Using Dating Apps to Discover Your Sexuality
It's normal to question your sexuality, and while there's never a true answer to those curiosities, dating apps can help you discover all you'd like to know. Whether you're a woman dating other women for the first time, a man dating other men or a couple looking for a third sexual partner, this is your guidebook.
Find out from identity and sexuality coaches and therapists how to discover the best methods for online exploration.
So, what's it like?
"It was scary [and] nerve-racking," said Leah Carey, sex and intimacy coach, and host of the podcast Good Girls Talk About Sex. "I thought there was a different formula for talking with women, and maybe I needed some different set of skills. But over time, I realized it's no different and the universal rule is the same: 'Don't be an asshole.'"
It's understandable to be nervous, as Lina Mafi will attest. Mafi is a queer NYC-based therapist who works with clients seeking to explore their identities, including gender and sexuality.
"It's hard as someone who's trying to figure out who you are to find a footing in the [queer] community," Mafi explained.
Dating apps can be a way to connect with others and navigate your identity, but it can also be frustrating when people aren't upfront about what they want until you build a connection. Not being clear about what you're seeking can lead to hurtful experiences.
A strange unicorn experience
Carey once met up with a husband and wife from a dating app who had never had a threesome with another woman but left out this information in their profile. It wasn't until they were chatting on the phone that Carey found out she'd be their first. The initial secrecy was just the first in a series of later problems, resulting in a disturbing experience.
"They had me take off my clothes and started touching me," Carey said. "I was the only one that was fully naked, then they both got up and went into the bathroom and closed the door."
Carey could hear them laughing and talking in the next room—the wife had realized she'd wanted her husband's attention only on her. Carey, understandably, felt completely abandoned.
The importance of being upfront
In her coaching sessions, Carey tells clients who want to explore their potential queerness to be upfront about who they are and what they're seeking. "If you just put up, 'I'm interested in women,' you may get a lot of attention that you're not ready for," Carey explained.
Including information in your profile about the fact that you're wanting to explore is helpful in filtering out people who don't want to be part of your test runs. In fact, you might hear from partners who are excited to "initiate" you, or at least welcome you into the fold.
"The more real you can be about who you are and the kind of experience you want to have, the more likely you are to get it without having to weed through a lot of people," Carey said.
How to communicate transparently
Mafi notes, "Dating as a queer person, in general, is just harder." As a bisexual woman herself, she explains, it can be frustrating when it takes a lot of effort to meet someone only to find out there's a big piece of information the person didn't disclose at the beginning.
"You can avoid hurting or frustrating someone by being relatively honest about where you are," Mafi explained. "If you're unsure of your identity, there's no shame in explaining you're interested in getting to know people, exploring and figuring it out. Because the other person is likely wondering, 'What could this connection look like for me?'"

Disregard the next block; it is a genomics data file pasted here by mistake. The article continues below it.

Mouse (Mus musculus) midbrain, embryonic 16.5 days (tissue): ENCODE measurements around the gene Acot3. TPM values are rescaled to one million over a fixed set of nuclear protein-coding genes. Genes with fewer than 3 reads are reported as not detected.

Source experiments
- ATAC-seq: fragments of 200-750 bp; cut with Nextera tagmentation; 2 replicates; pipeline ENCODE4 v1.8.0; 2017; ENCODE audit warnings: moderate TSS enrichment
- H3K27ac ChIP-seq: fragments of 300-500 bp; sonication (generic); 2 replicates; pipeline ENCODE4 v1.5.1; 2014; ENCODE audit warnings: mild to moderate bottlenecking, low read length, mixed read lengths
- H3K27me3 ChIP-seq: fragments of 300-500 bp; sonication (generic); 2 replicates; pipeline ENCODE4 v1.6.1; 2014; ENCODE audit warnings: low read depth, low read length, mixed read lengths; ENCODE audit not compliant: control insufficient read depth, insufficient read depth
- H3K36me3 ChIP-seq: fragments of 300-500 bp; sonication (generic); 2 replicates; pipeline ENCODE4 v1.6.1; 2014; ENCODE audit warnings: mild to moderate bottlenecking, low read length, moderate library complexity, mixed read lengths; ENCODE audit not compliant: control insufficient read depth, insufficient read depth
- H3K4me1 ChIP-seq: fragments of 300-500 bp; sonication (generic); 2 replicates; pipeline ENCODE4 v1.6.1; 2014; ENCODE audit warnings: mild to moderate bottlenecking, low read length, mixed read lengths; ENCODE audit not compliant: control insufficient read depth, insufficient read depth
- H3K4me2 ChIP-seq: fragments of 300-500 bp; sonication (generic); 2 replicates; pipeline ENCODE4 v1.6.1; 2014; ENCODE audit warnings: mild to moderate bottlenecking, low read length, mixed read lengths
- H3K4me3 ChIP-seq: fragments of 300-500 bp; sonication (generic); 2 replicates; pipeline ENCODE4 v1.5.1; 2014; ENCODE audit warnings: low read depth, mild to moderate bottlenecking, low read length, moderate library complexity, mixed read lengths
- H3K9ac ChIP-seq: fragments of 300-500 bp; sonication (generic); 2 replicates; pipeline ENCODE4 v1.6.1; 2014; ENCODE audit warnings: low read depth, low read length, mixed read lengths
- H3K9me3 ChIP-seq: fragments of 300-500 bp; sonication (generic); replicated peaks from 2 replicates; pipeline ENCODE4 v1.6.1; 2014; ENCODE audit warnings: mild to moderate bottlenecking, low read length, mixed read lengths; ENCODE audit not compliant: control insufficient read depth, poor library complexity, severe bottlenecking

If you're already in a relationship, Mafi says it's best to be clear about its parameters. For example, if you're in a nonmonogamous relationship and seeking new connections, say that. Don't make it a guessing game for the other person.
In bio or chat?
Honesty is obviously key, but should you put the info right in your profile or wait until you've gotten to talking?
Mafi suggests doing what feels right for you, but she thinks you should explore why you may not want this information in your bio.
"If you're afraid to share it, ask yourself where that's coming from. If you're afraid to put it in your bio, is there a sense that you're hiding this about yourself?" Mafi asked.
With all the homophobia, biphobia and other phobias we face in society, it's important to be compassionate with yourself. Hopefully, you can find someone who's compassionate and supportive of your process, too.
Establishing your boundaries
Once you state that you're exploring, it's wise to set boundaries. For example, when you're talking to someone who you might actually meet up with, you should give some guidelines to what you're interested in.
To make it easier, you can label certain activities that intimidate you as "varsity" and others that feel easier as "junior varsity," or use another ranking system that feels intuitive to you and your partner.
"Say, 'You already know this is new to me, so let me tell you where I'm at. These are the things I'm interested in and these are the things that feel like varsity level,'" Carey suggested.
And then you meet up
There are two types of people: Those who prefer to meet up sooner rather than later and those who need more time. The most important thing here is that you need to pay attention to the other person's signals. For instance, if you sense they're holding back, don't push to meet up right away.
"The best approach is to say, 'I'm really enjoying our conversation, and my preference is to meet up sooner rather than later to see if this translates from the screen to in-person,'" Carey said. "People usually take that pretty well."
You never know where a connection will take you, so allow yourself to be open without fearing what-ifs and unknowns. As Mafi puts it, "Don't be afraid to connect with people on various levels."